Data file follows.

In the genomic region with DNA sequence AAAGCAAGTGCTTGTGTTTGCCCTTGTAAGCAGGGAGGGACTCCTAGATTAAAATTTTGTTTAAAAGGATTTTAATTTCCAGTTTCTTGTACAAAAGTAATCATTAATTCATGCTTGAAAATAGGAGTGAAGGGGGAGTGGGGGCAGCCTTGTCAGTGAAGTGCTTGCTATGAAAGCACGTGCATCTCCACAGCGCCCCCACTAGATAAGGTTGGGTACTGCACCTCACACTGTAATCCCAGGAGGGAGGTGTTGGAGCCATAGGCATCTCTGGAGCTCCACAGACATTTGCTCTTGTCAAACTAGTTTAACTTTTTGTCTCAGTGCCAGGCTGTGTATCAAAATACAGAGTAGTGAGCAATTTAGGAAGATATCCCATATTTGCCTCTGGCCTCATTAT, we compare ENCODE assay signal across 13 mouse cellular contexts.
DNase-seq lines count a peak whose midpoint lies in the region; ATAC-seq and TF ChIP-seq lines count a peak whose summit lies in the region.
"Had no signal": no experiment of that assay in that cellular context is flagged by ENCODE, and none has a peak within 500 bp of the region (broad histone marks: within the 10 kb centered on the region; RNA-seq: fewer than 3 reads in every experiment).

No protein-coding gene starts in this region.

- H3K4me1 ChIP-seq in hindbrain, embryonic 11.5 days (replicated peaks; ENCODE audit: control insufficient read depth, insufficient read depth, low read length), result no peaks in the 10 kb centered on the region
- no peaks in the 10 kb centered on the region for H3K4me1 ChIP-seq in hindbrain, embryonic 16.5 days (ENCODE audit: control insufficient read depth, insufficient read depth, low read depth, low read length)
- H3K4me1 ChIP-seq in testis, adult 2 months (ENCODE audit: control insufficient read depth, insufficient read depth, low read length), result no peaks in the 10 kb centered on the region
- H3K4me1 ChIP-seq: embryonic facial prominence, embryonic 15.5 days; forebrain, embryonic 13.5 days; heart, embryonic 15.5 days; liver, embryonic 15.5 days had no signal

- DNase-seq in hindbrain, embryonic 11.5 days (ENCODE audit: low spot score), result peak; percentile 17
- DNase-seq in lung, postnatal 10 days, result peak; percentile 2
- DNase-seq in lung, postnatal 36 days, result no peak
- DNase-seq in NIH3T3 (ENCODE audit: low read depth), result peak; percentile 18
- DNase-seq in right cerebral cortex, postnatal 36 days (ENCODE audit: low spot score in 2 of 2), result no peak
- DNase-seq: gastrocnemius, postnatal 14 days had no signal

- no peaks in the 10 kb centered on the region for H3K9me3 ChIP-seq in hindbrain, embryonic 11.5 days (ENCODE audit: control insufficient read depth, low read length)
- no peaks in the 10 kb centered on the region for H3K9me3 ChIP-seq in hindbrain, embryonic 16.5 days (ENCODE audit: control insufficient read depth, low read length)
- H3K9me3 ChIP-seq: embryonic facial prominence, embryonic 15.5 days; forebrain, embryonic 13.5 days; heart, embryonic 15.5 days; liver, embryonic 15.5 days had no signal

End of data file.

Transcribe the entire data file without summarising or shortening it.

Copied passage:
In the genomic region with DNA sequence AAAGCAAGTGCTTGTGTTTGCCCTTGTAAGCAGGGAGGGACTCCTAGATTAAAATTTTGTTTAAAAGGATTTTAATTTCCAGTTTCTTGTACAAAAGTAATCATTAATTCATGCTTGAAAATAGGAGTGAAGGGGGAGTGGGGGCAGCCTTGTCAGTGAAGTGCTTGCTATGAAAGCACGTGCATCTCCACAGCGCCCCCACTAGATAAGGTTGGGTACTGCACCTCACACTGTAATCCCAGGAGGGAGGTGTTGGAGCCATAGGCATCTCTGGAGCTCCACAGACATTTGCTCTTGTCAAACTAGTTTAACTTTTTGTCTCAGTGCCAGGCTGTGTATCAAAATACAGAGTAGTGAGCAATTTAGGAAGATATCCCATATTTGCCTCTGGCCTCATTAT, we compare ENCODE assay signal across 13 mouse cellular contexts.
DNase-seq lines count a peak whose midpoint lies in the region; ATAC-seq and TF ChIP-seq lines count a peak whose summit lies in the region.
"Had no signal": no experiment of that assay in that cellular context is flagged by ENCODE, and none has a peak within 500 bp of the region (broad histone marks: within the 10 kb centered on the region; RNA-seq: fewer than 3 reads in every experiment).

No protein-coding gene starts in this region.

- H3K4me1 ChIP-seq in hindbrain, embryonic 11.5 days (replicated peaks; ENCODE audit: control insufficient read depth, insufficient read depth, low read length), result no peaks in the 10 kb centered on the region
- no peaks in the 10 kb centered on the region for H3K4me1 ChIP-seq in hindbrain, embryonic 16.5 days (ENCODE audit: control insufficient read depth, insufficient read depth, low read depth, low read length)
- H3K4me1 ChIP-seq in testis, adult 2 months (ENCODE audit: control insufficient read depth, insufficient read depth, low read length), result no peaks in the 10 kb centered on the region
- H3K4me1 ChIP-seq: embryonic facial prominence, embryonic 15.5 days; forebrain, embryonic 13.5 days; heart, embryonic 15.5 days; liver, embryonic 15.5 days had no signal

- DNase-seq in hindbrain, embryonic 11.5 days (ENCODE audit: low spot score), result peak; percentile 17
- DNase-seq in lung, postnatal 10 days, result peak; percentile 2
- DNase-seq in lung, postnatal 36 days, result no peak
- DNase-seq in NIH3T3 (ENCODE audit: low read depth), result peak; percentile 18
- DNase-seq in right cerebral cortex, postnatal 36 days (ENCODE audit: low spot score in 2 of 2), result no peak
- DNase-seq: gastrocnemius, postnatal 14 days had no signal

- no peaks in the 10 kb centered on the region for H3K9me3 ChIP-seq in hindbrain, embryonic 11.5 days (ENCODE audit: control insufficient read depth, low read length)
- no peaks in the 10 kb centered on the region for H3K9me3 ChIP-seq in hindbrain, embryonic 16.5 days (ENCODE audit: control insufficient read depth, low read length)
- H3K9me3 ChIP-seq: embryonic facial prominence, embryonic 15.5 days; forebrain, embryonic 13.5 days; heart, embryonic 15.5 days; liver, embryonic 15.5 days had no signal